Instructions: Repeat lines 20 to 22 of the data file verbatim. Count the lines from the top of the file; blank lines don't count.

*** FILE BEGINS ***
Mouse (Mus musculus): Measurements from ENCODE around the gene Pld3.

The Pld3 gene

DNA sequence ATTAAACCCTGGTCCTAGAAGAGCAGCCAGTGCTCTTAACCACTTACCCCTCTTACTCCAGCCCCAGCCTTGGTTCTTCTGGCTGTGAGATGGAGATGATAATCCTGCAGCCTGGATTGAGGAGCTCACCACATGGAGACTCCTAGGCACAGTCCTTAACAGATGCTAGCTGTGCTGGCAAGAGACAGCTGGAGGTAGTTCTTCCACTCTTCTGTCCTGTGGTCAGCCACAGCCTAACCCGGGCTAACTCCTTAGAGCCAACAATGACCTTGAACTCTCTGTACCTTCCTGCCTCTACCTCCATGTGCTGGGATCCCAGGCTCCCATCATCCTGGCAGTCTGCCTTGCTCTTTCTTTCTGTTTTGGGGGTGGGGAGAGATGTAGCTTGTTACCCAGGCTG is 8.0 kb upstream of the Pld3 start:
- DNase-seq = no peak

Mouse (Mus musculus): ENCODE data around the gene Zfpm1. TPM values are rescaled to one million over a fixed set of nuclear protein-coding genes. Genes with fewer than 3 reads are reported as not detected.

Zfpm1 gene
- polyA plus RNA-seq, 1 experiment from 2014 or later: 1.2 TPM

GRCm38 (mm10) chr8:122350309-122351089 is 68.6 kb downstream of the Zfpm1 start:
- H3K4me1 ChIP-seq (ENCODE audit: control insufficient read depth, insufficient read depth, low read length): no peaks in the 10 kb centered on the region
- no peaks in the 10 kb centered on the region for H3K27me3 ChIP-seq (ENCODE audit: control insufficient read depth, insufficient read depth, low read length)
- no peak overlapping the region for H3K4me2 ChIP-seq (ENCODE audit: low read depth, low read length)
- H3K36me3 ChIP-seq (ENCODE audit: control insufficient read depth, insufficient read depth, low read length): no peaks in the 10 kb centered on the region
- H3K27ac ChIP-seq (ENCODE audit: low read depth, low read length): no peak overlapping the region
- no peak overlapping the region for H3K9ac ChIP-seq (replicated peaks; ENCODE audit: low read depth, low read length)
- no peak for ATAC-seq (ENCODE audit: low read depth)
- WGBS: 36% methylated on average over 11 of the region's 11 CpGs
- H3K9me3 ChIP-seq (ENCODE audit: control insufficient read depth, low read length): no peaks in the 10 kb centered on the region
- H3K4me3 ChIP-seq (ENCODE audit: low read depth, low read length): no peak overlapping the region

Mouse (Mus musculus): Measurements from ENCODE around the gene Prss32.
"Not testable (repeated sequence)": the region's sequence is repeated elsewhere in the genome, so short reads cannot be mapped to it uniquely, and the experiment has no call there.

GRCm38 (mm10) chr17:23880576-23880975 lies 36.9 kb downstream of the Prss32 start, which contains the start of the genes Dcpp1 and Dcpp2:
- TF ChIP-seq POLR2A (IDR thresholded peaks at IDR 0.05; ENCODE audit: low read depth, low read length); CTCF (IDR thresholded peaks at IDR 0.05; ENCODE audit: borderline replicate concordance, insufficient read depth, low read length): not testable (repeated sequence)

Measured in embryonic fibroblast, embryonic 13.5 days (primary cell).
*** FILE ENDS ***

"Not testable (repeated sequence)": the region's sequence is repeated elsewhere in the genome, so short reads cannot be mapped to it uniquely, and the experiment has no call there.

GRCm38 (mm10) chr17:23880576-23880975 lies 36.9 kb downstream of the Prss32 start, which contains the start of the genes Dcpp1 and Dcpp2:
- TF ChIP-seq POLR2A (IDR thresholded peaks at IDR 0.05; ENCODE audit: low read depth, low read length); CTCF (IDR thresholded peaks at IDR 0.05; ENCODE audit: borderline replicate concordance, insufficient read depth, low read length): not testable (repeated sequence)